5

Old Chinese phonology and Reconstructions of Old Chinese seem to be two things that keep cropping up every now and again.

Baxter–Sagart seems to be the big one these days.

Are there any recordings of Old Chinese pronunciations available?

5

I doubt it. Baxter and Sagart themselves mention, in their recent book on Old Chinese, that the reconstruction is at least partly schematic: The symbols are meant to be phonemic, not phonetic. Roughly speaking, that means that their main function is to trace the etymology of the spoken language, not to reflect how the sounds were actually realized. In many cases, they know no more about a particular sound than that it was a consonant of some sort, or sometimes that it was a velar consonant, or a guttural consonant, or some kind of lower vowel, or whatever. However, they have decided to use a convention that makes sense, that whenever a sound has so-and-so kind of reflex in the modern languages, or in Middle Chinese, then it will be represented with such-and-such a symbol in their Old Chinese transcription.

In reality, in most cases, the sound probably was something like what they transcribe, but not reliably so. At one point, a few years ago, Baxter and Sagart produced a "simplified" version of their reconstruction, which filtered out some of the uncertainties and made various specific decisions about which sounds went where. They decided in the end to scrap that version, because they felt it conveyed an unrealistic level of assuredness about the sounds of Old Chinese.

At any rate, even if one were to pick a particular realization of the phonemes of Old Chinese, it would probably take a lot of effort to learn to speak it fluently enough to read, say, Confucius, and no one is going to put in that much effort if there's a good chance a large percentage is just plain wrong.

3

In IPA, reconstructions are prefixed with an asterisk *, which is the linguists' reminder to the reader that the presented reconstruction isn't proposing that this is how people actually spoke, but an ancestral model which can explain the sounds of today.

Its purpose is only to help people draw etymological connections, not anything else.


This being said, some people have attempted to read OC reconstructions (上古漢語擬音) in coherent pieces of text, and you can find some samples on Youtube. For example, this video (up to 47s) is a rendition of Classic of Poetry's Startfruit Tree in the Marshlands (隰有萇楚) in Zhengzhang Shangfang's reconstruction (鄭張尚芳擬音):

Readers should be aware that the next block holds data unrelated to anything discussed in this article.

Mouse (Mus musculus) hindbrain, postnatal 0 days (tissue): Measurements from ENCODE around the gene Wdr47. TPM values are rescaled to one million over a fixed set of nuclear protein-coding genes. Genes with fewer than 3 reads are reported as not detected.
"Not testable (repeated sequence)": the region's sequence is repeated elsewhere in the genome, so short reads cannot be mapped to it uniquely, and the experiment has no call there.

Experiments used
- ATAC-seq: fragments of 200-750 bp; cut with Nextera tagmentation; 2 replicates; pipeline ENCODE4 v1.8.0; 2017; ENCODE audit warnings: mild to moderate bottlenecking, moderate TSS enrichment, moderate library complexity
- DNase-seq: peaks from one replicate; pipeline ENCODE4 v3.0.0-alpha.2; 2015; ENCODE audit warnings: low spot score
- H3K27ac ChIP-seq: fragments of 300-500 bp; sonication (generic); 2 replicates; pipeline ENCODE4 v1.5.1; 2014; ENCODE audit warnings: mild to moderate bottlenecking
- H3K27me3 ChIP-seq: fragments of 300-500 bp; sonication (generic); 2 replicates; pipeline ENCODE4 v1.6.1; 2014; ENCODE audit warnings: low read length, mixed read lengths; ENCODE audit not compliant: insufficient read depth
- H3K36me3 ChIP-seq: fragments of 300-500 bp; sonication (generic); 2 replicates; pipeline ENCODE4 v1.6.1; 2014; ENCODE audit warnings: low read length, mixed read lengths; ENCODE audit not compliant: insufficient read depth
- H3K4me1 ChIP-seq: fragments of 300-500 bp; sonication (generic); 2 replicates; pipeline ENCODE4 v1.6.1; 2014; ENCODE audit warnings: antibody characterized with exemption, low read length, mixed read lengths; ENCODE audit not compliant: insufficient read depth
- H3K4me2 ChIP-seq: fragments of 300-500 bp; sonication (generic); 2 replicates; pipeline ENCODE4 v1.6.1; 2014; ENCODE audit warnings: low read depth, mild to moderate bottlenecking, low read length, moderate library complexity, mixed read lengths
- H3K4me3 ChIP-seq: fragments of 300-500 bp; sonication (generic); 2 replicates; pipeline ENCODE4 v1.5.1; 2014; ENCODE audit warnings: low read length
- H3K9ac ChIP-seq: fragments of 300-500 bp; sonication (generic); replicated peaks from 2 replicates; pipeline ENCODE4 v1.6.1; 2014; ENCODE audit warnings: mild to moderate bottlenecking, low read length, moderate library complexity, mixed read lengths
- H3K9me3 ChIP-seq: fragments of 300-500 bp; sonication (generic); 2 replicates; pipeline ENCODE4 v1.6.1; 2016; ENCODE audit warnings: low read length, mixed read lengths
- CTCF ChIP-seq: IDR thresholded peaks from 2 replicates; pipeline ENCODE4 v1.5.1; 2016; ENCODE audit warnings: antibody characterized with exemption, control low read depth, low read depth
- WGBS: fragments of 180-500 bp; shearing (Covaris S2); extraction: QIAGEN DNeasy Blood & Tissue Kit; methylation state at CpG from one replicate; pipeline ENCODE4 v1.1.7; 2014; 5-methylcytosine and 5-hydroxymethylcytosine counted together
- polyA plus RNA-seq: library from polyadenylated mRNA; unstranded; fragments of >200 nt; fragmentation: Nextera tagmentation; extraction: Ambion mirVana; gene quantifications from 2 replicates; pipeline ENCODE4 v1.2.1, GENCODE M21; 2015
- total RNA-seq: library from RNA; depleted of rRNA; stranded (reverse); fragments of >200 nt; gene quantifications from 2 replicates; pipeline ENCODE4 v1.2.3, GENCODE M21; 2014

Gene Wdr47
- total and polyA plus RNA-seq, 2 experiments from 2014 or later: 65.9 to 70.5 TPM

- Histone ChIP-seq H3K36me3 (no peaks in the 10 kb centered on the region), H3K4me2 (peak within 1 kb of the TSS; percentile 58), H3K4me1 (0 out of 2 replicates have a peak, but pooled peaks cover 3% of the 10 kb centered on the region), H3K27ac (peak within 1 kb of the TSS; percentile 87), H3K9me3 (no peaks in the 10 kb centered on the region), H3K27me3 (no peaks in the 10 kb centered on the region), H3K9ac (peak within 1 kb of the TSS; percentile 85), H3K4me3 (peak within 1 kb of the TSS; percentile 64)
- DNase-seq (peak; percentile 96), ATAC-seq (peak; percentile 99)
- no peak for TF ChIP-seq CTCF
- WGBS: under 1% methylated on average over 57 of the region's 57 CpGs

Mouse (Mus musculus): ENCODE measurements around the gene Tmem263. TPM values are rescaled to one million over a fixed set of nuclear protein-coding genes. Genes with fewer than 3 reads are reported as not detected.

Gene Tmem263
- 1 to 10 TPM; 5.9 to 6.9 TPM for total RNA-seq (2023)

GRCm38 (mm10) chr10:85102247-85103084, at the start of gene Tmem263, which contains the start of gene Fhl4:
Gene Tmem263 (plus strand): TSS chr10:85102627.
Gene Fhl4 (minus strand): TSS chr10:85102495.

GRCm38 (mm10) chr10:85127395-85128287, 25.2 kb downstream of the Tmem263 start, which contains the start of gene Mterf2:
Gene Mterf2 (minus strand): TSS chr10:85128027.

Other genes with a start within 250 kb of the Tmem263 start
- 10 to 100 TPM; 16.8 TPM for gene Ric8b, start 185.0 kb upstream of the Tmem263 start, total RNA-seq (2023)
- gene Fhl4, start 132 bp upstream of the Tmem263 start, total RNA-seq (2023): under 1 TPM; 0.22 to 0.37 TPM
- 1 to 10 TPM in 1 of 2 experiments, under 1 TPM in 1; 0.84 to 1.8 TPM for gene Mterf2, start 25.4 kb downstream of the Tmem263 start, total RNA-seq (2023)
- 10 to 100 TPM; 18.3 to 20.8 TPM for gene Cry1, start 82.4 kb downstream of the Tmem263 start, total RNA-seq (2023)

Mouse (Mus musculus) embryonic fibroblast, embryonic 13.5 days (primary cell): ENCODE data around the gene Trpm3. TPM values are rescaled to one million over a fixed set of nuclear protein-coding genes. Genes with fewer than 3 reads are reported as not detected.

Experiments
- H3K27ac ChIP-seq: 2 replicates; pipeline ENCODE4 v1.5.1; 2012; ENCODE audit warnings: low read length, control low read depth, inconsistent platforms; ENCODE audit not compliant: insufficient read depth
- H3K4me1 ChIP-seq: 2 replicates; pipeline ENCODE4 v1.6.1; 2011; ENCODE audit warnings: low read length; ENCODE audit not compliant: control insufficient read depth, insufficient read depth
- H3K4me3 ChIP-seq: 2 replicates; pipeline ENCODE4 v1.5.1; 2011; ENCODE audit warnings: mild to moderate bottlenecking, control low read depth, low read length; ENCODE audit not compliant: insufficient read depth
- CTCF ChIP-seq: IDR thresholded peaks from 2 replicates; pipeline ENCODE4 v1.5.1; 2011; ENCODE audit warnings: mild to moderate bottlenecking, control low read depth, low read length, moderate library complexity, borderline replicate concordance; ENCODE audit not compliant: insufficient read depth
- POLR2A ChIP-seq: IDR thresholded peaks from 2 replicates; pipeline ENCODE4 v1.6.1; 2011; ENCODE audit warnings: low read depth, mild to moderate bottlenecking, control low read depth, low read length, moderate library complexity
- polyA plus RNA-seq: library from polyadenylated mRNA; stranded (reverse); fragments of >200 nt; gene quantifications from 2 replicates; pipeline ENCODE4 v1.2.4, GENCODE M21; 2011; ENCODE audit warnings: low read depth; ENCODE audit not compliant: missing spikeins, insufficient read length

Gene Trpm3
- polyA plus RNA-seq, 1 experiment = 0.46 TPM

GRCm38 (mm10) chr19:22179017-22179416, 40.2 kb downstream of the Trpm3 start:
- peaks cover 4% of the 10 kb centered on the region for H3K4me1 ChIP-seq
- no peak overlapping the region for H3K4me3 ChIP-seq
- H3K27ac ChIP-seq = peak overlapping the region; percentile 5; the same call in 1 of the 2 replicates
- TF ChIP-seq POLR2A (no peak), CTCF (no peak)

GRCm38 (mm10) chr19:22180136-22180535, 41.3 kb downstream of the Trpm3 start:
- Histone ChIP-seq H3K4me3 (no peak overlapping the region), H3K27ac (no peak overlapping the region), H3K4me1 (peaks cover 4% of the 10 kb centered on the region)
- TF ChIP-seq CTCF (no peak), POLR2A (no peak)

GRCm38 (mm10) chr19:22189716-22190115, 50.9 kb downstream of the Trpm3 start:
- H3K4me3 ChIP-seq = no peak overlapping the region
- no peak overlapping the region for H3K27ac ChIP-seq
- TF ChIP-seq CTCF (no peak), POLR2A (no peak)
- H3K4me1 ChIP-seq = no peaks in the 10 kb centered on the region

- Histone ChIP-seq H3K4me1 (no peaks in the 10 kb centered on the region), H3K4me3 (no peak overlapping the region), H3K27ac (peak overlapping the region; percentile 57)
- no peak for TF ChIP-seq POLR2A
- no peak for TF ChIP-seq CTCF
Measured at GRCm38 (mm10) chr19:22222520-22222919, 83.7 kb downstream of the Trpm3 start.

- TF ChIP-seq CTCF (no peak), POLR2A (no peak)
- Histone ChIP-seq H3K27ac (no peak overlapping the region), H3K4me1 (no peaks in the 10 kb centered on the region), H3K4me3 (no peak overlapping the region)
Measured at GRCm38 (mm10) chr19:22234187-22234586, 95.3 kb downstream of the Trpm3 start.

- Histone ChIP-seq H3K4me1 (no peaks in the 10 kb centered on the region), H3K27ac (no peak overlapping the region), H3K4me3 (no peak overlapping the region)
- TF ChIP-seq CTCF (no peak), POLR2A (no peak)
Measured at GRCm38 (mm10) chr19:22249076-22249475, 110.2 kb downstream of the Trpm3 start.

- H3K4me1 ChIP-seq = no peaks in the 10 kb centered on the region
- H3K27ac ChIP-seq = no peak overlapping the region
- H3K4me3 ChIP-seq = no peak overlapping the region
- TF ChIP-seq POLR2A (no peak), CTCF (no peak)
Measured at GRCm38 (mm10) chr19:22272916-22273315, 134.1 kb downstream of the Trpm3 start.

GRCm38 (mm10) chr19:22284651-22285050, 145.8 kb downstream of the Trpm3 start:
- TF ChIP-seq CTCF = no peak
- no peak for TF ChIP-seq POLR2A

隰有萇楚,猗儺其枝。夭之沃沃,樂子之無知。

*ljɯb ɢʷɯʔ daŋ sŋ̊ʰraʔ // qral naːl ɡɯ kje // qrow tjɯ qoːwɢ qoːwɢ // ŋraːwɢs ʔslɯʔ kje ma ʔle

隰有萇楚,猗儺其華。夭之沃沃,樂子之無家。

*ljɯb ɢʷɯʔ daŋ sŋ̊ʰraʔː // qral naːl ɡɯ qʰʷra // qrow tjɯ qoːwɢ qoːwɢ // ŋraːwɢs ʔslɯʔ kje ma kraː

隰有萇楚,猗儺其實。夭之沃沃,樂子之無室。

*ljɯb ɢʷɯʔ daŋ sŋ̊ʰraʔ // qral naːl ɡɯ ɦliɡ // qrow tjɯ qoːwɢ qoːwɢ // ŋraːwɢs ʔslɯʔ kje ma hlig

0

I know two websites:

4
  • Not seeing any recordings here
    – Mou某
    Mar 13 '17 at 4:28
  • 1
    What kind of "recordings", do you mean sound recording? But the sound recorder isn't invented until 19 century.
    – Divlaker
    Mar 13 '17 at 5:09
  • I'm looking for modern sound recordings of old Chinese
    – Mou某
    Mar 13 '17 at 5:25
  • You can learn IPA. Or search "上古音" in Chinese video site, for example
    – Divlaker
    Mar 14 '17 at 2:26
-1

Log on youtube and input the voice changes of the past dynasties of China to get the ancient Chinese pronunciation

-2

You can read 《汉语史稿》《说文解字》to learn the ancient Chinese pronunciation. But they might be difficult to understand if you can't use Chinese like a native speaker.

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